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Randomization in Statistics and Experimental Design

Design of Experiments > Randomization

What is Randomization?

Randomization in an experiment is where you choose your experimental participants randomly. For example, you might use simple random sampling, where participants names are drawn randomly from a pool where everyone has an even probability of being chosen. You can also assign treatments randomly to participants, by assigning random numbers from a random number table.

If you use randomization in your experiments, you guard against bias. For example, selection bias (where some groups are underrepresented) is eliminated and accidental bias (where chance imbalances happen) is minimized. You can also run a variety of statistical tests on your data (to test your hypotheses) if your sample is random.

Randomization Techniques

The word “random” has a very specific meaning in statistics. Arbitrarily choosing names from a list might seem random, but it actually isn’t. Hidden biases (like a subconscious preference for English names, names that sound like friends, or names that roll off the tongue) means that what you think is a random selection probably isn’t. Because these biases are often hidden, or overlooked, specific randomization techniques have been developed for researchers:

1. Simple Random Sampling.


Simple random sampling of a sample “n” of 3 from a population “N” of 12. Image: Dan Kernler |Wikimedia Commons

Simple Random Sampling is basically where you draw numbers from a hat, choose a card from a deck or a ball from a bingo machine. You can also assign numbers to participants, or treatments, and use a random number table to choose participants and treatment groups. It’s called simple random sample because it’s simple to implement. However, in practice, it’s tough to use because adequate sampling frames (lists of all possible participants) are sometimes difficult or impossible to find.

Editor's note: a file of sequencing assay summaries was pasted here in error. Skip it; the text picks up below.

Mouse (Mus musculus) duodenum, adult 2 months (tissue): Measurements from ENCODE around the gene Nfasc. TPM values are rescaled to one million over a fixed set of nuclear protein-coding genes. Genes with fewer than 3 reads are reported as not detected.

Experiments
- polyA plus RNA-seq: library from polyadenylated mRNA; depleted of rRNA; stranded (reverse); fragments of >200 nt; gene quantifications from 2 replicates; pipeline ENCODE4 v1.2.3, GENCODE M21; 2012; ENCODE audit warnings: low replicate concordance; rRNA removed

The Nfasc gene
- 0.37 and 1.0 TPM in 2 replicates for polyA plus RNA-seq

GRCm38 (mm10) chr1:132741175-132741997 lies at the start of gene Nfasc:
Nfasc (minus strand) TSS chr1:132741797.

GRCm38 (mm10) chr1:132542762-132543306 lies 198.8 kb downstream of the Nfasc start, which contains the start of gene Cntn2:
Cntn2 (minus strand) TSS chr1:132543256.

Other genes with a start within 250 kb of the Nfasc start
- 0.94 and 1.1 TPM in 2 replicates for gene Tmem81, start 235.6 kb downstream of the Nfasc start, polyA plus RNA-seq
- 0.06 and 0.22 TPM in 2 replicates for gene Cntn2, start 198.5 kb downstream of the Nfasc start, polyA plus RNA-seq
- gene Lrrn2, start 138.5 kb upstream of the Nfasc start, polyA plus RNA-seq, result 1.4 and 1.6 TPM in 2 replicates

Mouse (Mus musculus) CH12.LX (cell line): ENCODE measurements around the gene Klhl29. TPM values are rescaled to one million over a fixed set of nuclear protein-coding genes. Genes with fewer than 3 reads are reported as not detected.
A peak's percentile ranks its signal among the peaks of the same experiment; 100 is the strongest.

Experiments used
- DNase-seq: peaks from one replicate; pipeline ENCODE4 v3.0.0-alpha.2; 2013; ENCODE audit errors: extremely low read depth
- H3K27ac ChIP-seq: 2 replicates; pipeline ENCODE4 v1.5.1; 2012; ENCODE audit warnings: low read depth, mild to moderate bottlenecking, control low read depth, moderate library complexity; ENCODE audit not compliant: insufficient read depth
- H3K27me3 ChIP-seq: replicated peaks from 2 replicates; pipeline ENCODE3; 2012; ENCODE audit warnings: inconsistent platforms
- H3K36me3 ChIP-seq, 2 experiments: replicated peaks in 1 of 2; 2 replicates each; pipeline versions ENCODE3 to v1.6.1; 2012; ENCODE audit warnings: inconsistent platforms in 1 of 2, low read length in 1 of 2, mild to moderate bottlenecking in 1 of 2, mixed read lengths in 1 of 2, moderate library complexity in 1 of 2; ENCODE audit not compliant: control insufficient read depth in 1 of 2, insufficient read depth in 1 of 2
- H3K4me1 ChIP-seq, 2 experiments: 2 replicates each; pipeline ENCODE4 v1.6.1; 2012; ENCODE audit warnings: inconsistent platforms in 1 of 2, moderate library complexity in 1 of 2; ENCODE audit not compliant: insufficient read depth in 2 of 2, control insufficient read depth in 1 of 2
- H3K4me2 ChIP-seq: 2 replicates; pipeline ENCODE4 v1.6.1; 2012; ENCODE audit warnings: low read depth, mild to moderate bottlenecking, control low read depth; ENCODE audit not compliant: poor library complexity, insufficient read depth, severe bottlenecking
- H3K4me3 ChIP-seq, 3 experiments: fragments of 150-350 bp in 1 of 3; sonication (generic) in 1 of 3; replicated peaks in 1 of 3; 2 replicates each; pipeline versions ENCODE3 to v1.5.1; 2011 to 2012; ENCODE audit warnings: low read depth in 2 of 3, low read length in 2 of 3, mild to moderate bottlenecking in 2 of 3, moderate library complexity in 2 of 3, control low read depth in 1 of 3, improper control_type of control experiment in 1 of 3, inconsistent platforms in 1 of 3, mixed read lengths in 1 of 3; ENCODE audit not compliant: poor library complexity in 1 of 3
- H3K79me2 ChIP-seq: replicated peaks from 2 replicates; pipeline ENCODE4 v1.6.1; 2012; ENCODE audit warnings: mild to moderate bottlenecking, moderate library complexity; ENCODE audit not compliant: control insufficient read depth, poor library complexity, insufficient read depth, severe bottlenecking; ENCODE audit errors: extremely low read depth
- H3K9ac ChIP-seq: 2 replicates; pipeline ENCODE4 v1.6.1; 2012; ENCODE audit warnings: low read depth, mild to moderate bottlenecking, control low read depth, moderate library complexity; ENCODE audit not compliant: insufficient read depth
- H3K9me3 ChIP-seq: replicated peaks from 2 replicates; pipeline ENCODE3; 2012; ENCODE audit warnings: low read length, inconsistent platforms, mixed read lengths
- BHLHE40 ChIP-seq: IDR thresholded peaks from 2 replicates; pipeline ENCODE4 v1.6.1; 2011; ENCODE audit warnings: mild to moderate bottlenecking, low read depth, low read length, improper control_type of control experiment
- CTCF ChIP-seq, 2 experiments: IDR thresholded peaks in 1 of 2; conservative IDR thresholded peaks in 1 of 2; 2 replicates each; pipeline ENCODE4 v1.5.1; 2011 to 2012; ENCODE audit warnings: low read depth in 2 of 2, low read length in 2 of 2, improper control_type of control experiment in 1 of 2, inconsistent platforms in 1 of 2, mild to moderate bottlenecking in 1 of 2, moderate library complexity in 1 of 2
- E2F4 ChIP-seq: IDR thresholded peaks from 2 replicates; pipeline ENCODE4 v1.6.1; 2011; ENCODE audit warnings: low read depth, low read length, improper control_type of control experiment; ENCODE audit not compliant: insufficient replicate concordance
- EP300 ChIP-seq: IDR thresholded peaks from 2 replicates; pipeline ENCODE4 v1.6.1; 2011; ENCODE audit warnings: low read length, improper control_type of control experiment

2. Permuted block randomization.
permuted randomizationSometimes, just choosing participants randomly isn’t enough. You might want to balance your participants into groups, or blocks. Permuted block randomization is a way to randomly allocate a participant to a treatment group, while keeping a balance across treatment groups. Each “block” has a specified number of randomly ordered treatment assignments.

3. Stratified Random Sampling.

Stratified random sampling is useful when you can subdivide areas. Image: Oregon State

Stratified random sampling is useful when you can subdivide areas. Image: Oregon State

Stratified random sampling is used when your target population is split up into strata (characteristics like income level or housing status), and you want to include people from each strata. Once you’ve defined your strata, you can uses simple random sampling to choose elements from within each stratum. How this differs from permuted block randomization is that with PBR, you want to assign people into groups; With Stratified Random Sampling, your participants are already in groups, and you want to evenly sample from those groups.

There are less popular randomization methods. You can find a full list of these sampling methods here: Types of Sampling.

Randomization in Statistics and Experimental Design was last modified: August 30th, 2017 by Andale

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